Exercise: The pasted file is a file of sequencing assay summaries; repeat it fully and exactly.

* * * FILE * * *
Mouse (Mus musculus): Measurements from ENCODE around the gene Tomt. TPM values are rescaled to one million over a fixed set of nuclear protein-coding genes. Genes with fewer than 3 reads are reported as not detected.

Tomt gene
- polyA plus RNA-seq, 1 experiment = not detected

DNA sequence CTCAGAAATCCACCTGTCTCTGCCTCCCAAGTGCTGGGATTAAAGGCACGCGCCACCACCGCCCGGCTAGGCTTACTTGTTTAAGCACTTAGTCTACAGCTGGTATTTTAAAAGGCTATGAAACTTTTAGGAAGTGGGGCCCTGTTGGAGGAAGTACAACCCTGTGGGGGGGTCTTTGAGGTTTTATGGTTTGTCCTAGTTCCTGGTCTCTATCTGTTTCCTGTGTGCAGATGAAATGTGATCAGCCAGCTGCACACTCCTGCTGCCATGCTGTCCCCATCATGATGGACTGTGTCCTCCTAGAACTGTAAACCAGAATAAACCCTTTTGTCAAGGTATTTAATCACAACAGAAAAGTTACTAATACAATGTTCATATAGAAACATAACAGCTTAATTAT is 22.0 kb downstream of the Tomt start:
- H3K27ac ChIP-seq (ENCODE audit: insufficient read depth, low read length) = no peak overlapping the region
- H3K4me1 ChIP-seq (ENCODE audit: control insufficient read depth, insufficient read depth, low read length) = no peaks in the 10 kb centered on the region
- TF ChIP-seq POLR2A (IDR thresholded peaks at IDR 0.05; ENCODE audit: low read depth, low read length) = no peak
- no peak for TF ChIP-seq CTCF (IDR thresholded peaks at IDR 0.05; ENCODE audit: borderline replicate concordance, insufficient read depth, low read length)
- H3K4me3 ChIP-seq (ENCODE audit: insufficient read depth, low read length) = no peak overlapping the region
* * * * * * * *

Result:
Mouse (Mus musculus): Measurements from ENCODE around the gene Tomt. TPM values are rescaled to one million over a fixed set of nuclear protein-coding genes. Genes with fewer than 3 reads are reported as not detected.

Tomt gene
- polyA plus RNA-seq, 1 experiment = not detected

DNA sequence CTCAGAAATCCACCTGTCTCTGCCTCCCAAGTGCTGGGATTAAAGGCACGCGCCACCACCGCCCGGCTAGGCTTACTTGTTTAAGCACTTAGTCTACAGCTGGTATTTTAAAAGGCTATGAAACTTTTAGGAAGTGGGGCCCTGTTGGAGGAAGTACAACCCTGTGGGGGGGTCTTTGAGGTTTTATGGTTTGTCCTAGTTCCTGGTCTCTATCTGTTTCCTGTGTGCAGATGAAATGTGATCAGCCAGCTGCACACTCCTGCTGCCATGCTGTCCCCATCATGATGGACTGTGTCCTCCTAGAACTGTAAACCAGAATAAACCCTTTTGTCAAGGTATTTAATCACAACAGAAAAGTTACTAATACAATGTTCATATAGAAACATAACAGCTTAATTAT is 22.0 kb downstream of the Tomt start:
- H3K27ac ChIP-seq (ENCODE audit: insufficient read depth, low read length) = no peak overlapping the region
- H3K4me1 ChIP-seq (ENCODE audit: control insufficient read depth, insufficient read depth, low read length) = no peaks in the 10 kb centered on the region
- TF ChIP-seq POLR2A (IDR thresholded peaks at IDR 0.05; ENCODE audit: low read depth, low read length) = no peak
- no peak for TF ChIP-seq CTCF (IDR thresholded peaks at IDR 0.05; ENCODE audit: borderline replicate concordance, insufficient read depth, low read length)
- H3K4me3 ChIP-seq (ENCODE audit: insufficient read depth, low read length) = no peak overlapping the region